The following link describes how to configure a SNMP trap receiver policy to start scripts or workflows anytime a SNMP trap has been received.
On the vRealize Operations site, the Notification element provides the required functionality to connect the “sensors” with the “actors”. As part of a Notification, we specify the Outbound Instance, like the SNMP-Plugin based one depicted in the next figure. This way we can utilize vRealize Orchestrator workflows as part of our automation setup.
With this information we can extend the model I have introduced earlier to also include Notifications and Outbound Instances as possible building blocks of automated operations.
These methods of automation, Automated Actions as well as Notifications utilizing Outbound Instances both represent the fire-and-forget or as described at the beginning, the open-loop variant of running automation tasks. If your use cases require more than that, like for example gathering additional data from vRealize Operations to make a more educated decisions, keep reading, you will learn how to master such challenges.
The new Webhook Outbound Plugin provides a generic way to integrate any REST API endpoint and deserves its own chapter. Using notifications and the new Payload Templates, you can configure the desired outbound payload granularly down to single metric level. Following picture shows an example of the payload configuration which may be used with a webhook outbound connection.
John Dias, one of our great Tech Marketing Architects, created a sample Webhook for MS Teams integration. To integrate MS Teams as target for vRealize Operations Notifications, first you need to create an incoming Webhook connector for your Teams channel. The configuration of the Webhook in MS Teams is not part of this chapter, but it is very well described in John’s post. To use the MS Teams connector in vRealize Operations, simply create an outbound plugin instance in vRealize Operations with the complete URL of the MS Teams incoming webhook as parameter as shown in the next picture:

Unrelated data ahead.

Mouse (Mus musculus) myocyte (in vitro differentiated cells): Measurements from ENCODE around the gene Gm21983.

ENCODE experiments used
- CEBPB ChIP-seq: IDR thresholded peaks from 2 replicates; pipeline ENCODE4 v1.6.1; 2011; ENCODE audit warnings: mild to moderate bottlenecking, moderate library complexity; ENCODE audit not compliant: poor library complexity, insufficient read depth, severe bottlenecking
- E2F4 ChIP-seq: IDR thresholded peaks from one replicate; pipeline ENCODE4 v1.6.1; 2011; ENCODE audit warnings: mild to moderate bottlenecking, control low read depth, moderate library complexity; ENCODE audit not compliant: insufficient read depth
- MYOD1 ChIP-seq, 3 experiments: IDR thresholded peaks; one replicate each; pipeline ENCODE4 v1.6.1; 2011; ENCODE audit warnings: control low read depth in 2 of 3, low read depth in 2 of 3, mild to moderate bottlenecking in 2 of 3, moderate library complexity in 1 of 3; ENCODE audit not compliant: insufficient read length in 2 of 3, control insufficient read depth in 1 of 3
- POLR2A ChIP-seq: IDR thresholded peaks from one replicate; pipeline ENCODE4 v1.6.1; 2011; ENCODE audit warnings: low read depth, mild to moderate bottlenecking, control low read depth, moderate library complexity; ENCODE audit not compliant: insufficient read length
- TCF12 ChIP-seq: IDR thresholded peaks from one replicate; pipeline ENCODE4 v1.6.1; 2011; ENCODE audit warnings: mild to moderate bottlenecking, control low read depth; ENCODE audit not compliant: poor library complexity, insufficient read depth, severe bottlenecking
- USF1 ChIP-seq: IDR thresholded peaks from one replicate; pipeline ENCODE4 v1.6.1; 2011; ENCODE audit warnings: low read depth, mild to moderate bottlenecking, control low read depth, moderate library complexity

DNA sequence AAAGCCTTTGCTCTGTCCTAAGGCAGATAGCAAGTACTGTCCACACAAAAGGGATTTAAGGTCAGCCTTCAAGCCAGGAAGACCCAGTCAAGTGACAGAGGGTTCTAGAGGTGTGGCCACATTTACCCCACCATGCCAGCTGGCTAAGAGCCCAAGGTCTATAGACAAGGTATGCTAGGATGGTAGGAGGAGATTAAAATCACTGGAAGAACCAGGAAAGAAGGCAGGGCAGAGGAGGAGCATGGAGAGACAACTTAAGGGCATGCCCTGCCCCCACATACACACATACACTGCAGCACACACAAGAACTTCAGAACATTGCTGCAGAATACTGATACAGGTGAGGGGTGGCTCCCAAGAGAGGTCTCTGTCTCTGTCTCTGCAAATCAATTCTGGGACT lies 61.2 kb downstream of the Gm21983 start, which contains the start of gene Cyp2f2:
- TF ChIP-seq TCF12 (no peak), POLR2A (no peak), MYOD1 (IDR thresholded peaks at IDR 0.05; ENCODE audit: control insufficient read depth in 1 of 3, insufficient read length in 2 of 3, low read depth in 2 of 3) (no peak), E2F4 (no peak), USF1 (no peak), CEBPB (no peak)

The provided payload sample makes the creation of a Notification an easy task. The payload template describes the information vRealize Operations will send out to the target as soon as the specified notification rules apply. The next figure shows the template created by John for the MS Teams integration.
The new Webhook capabilities makes it possible to integrate vRealize Operations with systems we probably have not even considered until now, such as message queues.
With an instance of the Webhook plugin pointing to a RabbitMQ endpoint and an appropriate payload template vRealize Operations allows now to create notifications which will send data to RabbitMQ queues on certain events. Like in this example showing RabbitMQ queues for opened and canceled alerts.
vRealize Operations Management Pack for vRealize Orchestrator
The first version of the vRealize Operations Management Pack for vRealize Orchestrator was introduced back in 2018. It has undergone many enhancements and is available for free. It opens up possibilities to automate your SDDC by providing the following features:
- Insights into vRealize Orchestrator including various metrics, properties and predefined dashboards and alert definitions
- vRealize Orchestrator workflows as Actions within Recommendations
The ingredients for self-driving SDDC are:
- vRealize Orchestrator instance. You can use a stand-alone vRealize Orchestrator or the instance deployed as part of the vRealize Automation installation.
- vRealize Operations.
- vRealize Operations Management Pack for vRealize Orchestrator.
To describe the details let us focus on a simple use case: “If a VM (the OS) crashes, this VM should be hard-reset.”